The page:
Consistent with the characteristic motor symptoms of PD, accumulation of Ser129-phosphorylated a-syn in specific regions of the brains was examined. Contrary to abnormal a-syn accumulation in the dopaminergic neurons of the SNc or striatum in PD patients or mouse models of PD, many Ser129-phosphorylated a-syn-positive neurons were detected in the motor cortices of both young and aged mice (Figure 2), and the number of Ser129-phosphorylated a-syn-positive neurons was significantly greater in aged mice than in young mice.




Figure 2. Increased Ser129-phosphorylated a-syn accumulation in the motor cortex of aged mice (15m) compared to young mice (6m), and restoration of Ser129-phosphorylated a-syn levels in aged mice by exogenous CoQ10 administration via drinking water (15m-Q). Scale bar: 100 mm.


The aging-associated reduction in brain mitochondrial OCR can be rescued by increasing the CoQ content through the exogenous administration of water-solubilized coenzyme Q10 (CoQ10) (6). Therefore, in the current study, we measured the content of CoQ and mitochondrial OCR after CoQ10 administration via drinking water to young and aged mice. The administration of CoQ10 significantly increased the amounts of both CoQ10 and CoQ9 in brain mitochondria of aged mice, but not in young mice. In addition, the low mitochondrial OCR in the brains of aged mice was completely rescued by exogenous CoQ10 administration.


More importantly, the CoQ10-treated aged mice displayed significantly faster movement in the PT than did the control aged mice not administered CoQ10. Similarly, the voluntary locomotor activities during the dark, light, and total periods in the HCT were significantly enhanced in the CoQ10-administered aged mice.


We next examined whether the rescue of motor impairment by exogenous CoQ10 administration was accompanied by a restoration of Ser129-phosphorylated a-syn accumulation in the motor cortex, histochemical analysis was performed. Immunostaining of the motor cortex sections indicated that the number of Ser129-phosphorylated a-syn-positive neurons in the motor cortices of aged mice was significantly decreased by exogenous CoQ10 to levels comparable to those in young mice (Figure 2).


Importance of the study: our data indicate that early-onset brain mitochondrial dysfunction is accompanied by reduced exploratory and voluntary motor activities and increased accumulation of phosphorylated a-synuclein in the motor cortex, all of which are ameliorated by water-solubilized coenzyme Q via drinking water for a week.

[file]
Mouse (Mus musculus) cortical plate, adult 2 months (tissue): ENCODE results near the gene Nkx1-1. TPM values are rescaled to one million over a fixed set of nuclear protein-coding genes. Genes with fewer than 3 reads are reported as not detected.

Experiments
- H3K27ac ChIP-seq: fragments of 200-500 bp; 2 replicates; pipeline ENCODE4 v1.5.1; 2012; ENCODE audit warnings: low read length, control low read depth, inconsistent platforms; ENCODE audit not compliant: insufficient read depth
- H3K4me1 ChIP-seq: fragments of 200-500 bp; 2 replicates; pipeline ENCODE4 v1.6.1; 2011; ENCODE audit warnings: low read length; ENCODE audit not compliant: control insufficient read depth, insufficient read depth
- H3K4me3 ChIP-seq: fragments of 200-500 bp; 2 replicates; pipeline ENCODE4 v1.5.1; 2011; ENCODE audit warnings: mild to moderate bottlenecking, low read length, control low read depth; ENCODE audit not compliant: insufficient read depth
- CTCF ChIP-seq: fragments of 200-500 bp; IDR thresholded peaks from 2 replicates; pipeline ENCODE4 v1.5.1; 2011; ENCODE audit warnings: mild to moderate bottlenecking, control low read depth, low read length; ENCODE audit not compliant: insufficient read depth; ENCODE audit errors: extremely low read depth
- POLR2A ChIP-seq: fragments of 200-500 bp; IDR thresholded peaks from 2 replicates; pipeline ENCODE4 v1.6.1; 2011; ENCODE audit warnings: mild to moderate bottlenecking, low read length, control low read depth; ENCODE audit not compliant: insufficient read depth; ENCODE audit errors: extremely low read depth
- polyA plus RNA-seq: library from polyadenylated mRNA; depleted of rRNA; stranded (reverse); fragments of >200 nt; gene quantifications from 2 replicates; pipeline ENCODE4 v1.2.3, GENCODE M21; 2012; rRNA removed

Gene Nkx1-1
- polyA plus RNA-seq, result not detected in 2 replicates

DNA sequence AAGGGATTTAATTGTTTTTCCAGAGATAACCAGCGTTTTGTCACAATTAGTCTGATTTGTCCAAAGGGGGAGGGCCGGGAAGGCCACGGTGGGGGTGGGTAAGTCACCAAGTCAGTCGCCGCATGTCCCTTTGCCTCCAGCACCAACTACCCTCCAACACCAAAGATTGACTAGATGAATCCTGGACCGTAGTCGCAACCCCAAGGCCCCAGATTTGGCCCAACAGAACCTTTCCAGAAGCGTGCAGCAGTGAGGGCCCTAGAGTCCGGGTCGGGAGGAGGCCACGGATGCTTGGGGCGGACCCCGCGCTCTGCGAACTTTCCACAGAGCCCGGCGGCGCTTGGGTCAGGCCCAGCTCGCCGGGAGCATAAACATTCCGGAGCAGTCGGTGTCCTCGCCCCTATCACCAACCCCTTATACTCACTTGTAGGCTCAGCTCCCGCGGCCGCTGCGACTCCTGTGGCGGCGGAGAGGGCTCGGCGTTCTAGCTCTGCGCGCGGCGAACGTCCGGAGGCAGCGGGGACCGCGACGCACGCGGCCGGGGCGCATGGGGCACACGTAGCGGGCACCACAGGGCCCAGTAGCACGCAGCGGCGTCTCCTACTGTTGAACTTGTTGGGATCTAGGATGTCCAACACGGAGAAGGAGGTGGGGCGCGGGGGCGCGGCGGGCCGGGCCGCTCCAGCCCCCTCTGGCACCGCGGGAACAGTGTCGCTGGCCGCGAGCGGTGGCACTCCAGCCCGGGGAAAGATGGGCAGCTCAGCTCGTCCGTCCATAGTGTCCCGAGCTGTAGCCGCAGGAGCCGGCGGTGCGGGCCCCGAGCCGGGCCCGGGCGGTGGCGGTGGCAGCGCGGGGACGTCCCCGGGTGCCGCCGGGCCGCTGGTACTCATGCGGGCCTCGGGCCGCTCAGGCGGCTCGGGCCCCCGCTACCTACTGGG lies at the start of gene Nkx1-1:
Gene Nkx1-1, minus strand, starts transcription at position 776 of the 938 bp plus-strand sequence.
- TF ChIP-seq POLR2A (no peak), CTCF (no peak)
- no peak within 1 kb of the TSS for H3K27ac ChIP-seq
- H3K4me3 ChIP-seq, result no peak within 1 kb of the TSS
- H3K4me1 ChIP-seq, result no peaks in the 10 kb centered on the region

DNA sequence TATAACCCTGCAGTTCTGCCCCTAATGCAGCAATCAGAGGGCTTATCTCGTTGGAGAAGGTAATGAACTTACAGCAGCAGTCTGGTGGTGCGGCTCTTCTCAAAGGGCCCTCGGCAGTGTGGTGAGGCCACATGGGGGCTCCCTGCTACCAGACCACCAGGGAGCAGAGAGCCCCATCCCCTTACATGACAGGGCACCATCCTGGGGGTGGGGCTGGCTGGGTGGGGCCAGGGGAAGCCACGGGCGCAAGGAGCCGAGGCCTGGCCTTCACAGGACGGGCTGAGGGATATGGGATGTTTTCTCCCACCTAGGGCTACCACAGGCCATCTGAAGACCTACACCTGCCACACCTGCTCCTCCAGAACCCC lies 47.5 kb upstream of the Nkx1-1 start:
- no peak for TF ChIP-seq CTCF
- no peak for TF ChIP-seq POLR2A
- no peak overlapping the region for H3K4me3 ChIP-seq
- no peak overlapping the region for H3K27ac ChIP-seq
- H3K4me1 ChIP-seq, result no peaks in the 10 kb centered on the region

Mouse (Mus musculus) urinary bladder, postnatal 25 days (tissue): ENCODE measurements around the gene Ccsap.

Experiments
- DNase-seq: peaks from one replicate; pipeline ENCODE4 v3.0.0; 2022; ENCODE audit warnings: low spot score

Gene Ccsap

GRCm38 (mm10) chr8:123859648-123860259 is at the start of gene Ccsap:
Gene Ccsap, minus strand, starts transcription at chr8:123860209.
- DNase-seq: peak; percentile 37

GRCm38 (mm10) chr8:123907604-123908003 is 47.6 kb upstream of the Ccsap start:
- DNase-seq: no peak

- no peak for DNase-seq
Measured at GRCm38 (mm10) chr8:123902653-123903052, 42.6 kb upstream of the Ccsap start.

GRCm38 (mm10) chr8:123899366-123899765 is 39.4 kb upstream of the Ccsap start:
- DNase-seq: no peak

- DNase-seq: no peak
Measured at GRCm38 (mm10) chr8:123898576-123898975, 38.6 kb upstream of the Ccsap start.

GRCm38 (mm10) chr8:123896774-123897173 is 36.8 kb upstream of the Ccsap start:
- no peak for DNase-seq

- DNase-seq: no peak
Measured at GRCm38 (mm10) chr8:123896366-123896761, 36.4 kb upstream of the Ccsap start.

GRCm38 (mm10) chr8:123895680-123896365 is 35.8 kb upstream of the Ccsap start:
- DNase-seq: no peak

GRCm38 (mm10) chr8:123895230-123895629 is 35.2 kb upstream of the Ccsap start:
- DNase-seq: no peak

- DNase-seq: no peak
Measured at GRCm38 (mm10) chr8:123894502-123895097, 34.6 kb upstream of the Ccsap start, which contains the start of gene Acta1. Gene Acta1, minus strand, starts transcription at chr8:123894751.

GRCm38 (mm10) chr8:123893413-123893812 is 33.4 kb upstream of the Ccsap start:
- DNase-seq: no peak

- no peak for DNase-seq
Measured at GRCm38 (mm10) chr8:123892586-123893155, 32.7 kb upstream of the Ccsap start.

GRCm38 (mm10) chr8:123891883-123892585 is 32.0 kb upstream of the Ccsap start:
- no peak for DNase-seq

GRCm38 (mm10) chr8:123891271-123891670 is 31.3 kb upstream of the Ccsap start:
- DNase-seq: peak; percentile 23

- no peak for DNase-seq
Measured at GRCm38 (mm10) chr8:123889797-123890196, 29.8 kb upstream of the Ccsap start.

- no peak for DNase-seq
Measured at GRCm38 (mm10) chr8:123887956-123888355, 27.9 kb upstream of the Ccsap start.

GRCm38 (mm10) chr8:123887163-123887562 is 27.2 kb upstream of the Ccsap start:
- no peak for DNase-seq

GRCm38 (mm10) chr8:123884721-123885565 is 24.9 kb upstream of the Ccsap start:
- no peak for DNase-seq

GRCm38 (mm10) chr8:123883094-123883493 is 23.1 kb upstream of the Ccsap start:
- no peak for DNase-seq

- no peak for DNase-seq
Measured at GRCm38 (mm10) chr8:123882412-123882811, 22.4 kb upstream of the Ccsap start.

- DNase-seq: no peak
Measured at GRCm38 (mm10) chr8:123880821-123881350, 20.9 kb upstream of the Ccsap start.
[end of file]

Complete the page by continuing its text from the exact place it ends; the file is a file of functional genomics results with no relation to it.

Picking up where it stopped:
1. Tatton WG, Lee RG (1975) Evidence for abnormal long-loop reflexes in rigid Parkinsonian patients. Brain Res 100: 671-676.
  2. Logigian E, Hefter H, Reiners K, Freund HJ (1991) Does tremor pace repetitive voluntary motor behavior in Parkinson’s disease? Ann Neurol 30: 172-179.
  3. Phillips JG, Martin KE, Bradshaw JL, Iansek R (1994) Could bradykinesia in Parkinson’s disease simply be compensation? J Neurol 241: 439-447.
  4. Spillantini MG, Schmidt ML, Lee VM, Trojanowski JQ, Jakes R, Goedert M (1997) Alph-synuclein in Lewy bodies. Nature 388: 839-840.
  5. Spillantini MG, Crowther RA, Jakes R, Hasegawa M, Goedert M (1998) alpha- Synuclein in filamentous inclusions of Lewy bodies from Parkinson’s disease and dementia with Lewy bodies. Proc Natl Acad Sci U S A 95: 64696473.
  6. Takahashi K, Takahashi M (2013) Exogenous administration of coenzyme Q10 restores mitochondrial oxygen consumption in the aged mouse brain. Mech Ageing Dev 134: 580-586.
  7. Ogawa N, Hirose Y, Ohara S, Ono T, Watanabe Y (1985) A simple quantitative bradykinesia test in MPTP-treated mice. Res Commun Chem Pathol Pharmacol 50: 435-441.
  8. Matsuura K, Kabuto H, Makino H, Ogawa N (1997) Pole test is a useful method for evaluating the mouse movement disorder caused by striatal dopamine depletion. J Neurosci Methods 73: 45-48.



Mayumi Takahashi, Ph.D.

Biological Process of Aging,

Tokyo Metropolitan Institute of Gerontology, Tokyo 173-0015, Japan





Multiselect Ultimate Query Plugin by InoPlugs Web Design Vienna | Webdesign Wien and Juwelier SchönmannMultiselect Ultimate Query Plugin by InoPlugs Web Design Vienna | Webdesign Wien and Juwelier Schönmann